I’ll finish on this. There are 2 car manufacturers. One produces decent reliable cars. The other produces excellent cars but only half of them end up decent by the time they are delivered to customers. You’d buy a car off the first and laugh at the notion that you need to be educated to better understand and appreciate the traditional methods of production and distribution of the second, you need to take the rough with the smooth and accept you will occasionally buy a duff car. You'd laugh and buy the car that doesn't break down.


Tuesday, 26 October 2010

Why Lout Rocks


For me it’s the moment when I walk into supermarket and see a stack of boxes 3 for £20; there’s a sense of the bargain, the excitement of mental arithmetic as I work out which of the boxes offers the cheapest neckable grog. Unlike the sting of paying upward of £3 a pint in a pub for weird pong of variable quality, these boxes represent something different, something consistent and reliable, a known quantity, something which only need lugging into the boot of car and chilling so that it’s in perfect condition for necking. Standing in front of the tall stacks of cooking lager I spot the brand that is cheapest today and say to myself “Oh Yes”. The checkout girl pushes my box over the scanner and I say “6 boxes of that treacle” and with expert customer facing skills she asks for my loyalty card so I can collect points from my purchase. I scoot home with excitement knowing I have enough grog to either kill an elephant or last me months. For mere buttons I have my own personal river of lovely lout to neck at my own pace. When I get round to cracking one open the gleaming gold liquid slips down a treat. Raising it to my lips I notice the exquisite lack of pong and a background of easy drinking delight, but it’s the first mouthful which wins it; ice cold on the tongue, a powerful fizz, never so gentle you don’t notice it but enough to produce a manly belch; it’s got wet, cold and then a belch which leaves you craving another gulp.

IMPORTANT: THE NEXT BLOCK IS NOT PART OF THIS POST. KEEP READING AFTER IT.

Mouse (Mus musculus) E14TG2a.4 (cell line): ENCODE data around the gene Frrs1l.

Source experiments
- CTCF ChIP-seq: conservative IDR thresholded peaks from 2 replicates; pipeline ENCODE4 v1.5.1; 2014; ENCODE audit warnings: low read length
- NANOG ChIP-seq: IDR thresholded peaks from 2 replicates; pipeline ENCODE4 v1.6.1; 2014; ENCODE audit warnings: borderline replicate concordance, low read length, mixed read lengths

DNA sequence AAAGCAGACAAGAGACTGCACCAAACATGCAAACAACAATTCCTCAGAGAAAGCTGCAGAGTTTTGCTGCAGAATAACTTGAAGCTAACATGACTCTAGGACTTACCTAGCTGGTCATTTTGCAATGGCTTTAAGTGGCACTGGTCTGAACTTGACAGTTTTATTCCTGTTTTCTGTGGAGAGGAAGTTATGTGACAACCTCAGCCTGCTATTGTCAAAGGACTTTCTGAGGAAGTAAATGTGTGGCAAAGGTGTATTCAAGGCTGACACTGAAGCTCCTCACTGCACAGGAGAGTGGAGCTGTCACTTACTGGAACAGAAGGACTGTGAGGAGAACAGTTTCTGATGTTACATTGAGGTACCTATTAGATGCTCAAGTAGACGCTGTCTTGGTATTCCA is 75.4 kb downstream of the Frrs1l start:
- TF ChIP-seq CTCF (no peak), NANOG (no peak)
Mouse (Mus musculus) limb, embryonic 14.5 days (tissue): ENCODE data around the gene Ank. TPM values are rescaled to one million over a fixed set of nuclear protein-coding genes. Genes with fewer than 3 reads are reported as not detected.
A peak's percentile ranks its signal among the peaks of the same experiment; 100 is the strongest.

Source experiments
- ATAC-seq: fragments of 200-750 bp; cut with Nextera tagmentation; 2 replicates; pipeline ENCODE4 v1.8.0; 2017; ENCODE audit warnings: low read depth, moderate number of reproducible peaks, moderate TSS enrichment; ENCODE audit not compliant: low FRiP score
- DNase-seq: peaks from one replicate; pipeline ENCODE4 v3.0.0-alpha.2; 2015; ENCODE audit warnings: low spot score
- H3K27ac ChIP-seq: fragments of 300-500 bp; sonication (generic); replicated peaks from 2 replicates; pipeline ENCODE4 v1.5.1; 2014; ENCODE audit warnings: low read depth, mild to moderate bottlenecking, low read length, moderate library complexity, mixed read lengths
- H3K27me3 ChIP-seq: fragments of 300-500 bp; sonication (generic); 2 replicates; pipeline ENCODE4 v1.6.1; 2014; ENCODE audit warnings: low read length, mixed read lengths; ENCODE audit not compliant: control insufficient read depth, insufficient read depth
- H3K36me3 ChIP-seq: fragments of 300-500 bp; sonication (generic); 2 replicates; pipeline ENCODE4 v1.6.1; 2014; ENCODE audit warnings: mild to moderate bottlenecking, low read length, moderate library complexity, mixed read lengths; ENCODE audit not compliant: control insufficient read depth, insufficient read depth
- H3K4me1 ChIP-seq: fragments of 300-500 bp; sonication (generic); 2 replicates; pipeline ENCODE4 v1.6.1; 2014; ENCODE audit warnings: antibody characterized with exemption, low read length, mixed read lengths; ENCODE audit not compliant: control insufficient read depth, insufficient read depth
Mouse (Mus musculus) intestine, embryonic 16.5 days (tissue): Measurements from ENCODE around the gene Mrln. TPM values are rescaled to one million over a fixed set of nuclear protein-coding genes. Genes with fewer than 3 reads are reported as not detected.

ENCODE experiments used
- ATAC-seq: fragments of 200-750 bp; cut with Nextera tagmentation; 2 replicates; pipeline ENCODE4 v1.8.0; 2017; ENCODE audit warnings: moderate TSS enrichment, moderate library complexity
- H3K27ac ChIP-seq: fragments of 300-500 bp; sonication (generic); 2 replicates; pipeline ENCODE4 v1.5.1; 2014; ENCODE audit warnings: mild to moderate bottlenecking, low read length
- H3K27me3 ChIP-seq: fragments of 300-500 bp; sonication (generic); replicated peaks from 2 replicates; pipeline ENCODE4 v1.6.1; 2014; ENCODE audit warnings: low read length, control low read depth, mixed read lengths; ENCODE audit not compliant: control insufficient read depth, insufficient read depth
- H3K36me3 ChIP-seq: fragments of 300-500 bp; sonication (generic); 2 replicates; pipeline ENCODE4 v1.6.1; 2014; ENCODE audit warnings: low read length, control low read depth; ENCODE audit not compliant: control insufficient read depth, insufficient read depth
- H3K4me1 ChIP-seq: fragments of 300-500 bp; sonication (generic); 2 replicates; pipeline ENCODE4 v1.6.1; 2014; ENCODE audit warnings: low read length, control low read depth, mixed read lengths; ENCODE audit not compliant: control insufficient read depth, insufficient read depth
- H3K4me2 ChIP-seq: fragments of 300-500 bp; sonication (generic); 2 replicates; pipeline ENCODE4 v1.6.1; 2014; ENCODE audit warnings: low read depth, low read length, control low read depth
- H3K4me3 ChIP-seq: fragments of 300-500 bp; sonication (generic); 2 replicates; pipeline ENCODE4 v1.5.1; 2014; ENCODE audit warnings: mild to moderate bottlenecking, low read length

From the moment I had my first can of cheap lout I knew that things had changed forever and never would a pint of pongy, overpriced, inconsistent, small scale produced ale taste the same again. I remember where it was, what it was and who I was with. It was different – cold, not cool. It was fizzy and not lightly carbonated. It was easy to drink and pleasurable with each mouthful. It was brewed efficiently in a giant brewery miles away. It was golden and delicious. It hadn’t got any of that pongy flavour and there was no aftertaste that was unpleasant (I later realised that that was the lack of hops). I learnt the brands that were the cheapest and could trust, I learnt what my favourite price was, cheap, and that ingredients didn’t much matter. Over time it all changed. My tastes went from 4% to 5%, then back to 4%. I got interested in beers from other supermarkets that might be cheaper; I tried all the bargains and knew that you could eat all foods with the beer in my hand, because it didn’t matter. The richness of this dinner would work well with lout; the spice in this needs the fire fighting cool of lout; all louts would be amazing with everything; this lout needs a pie on the side if I feel like a pie.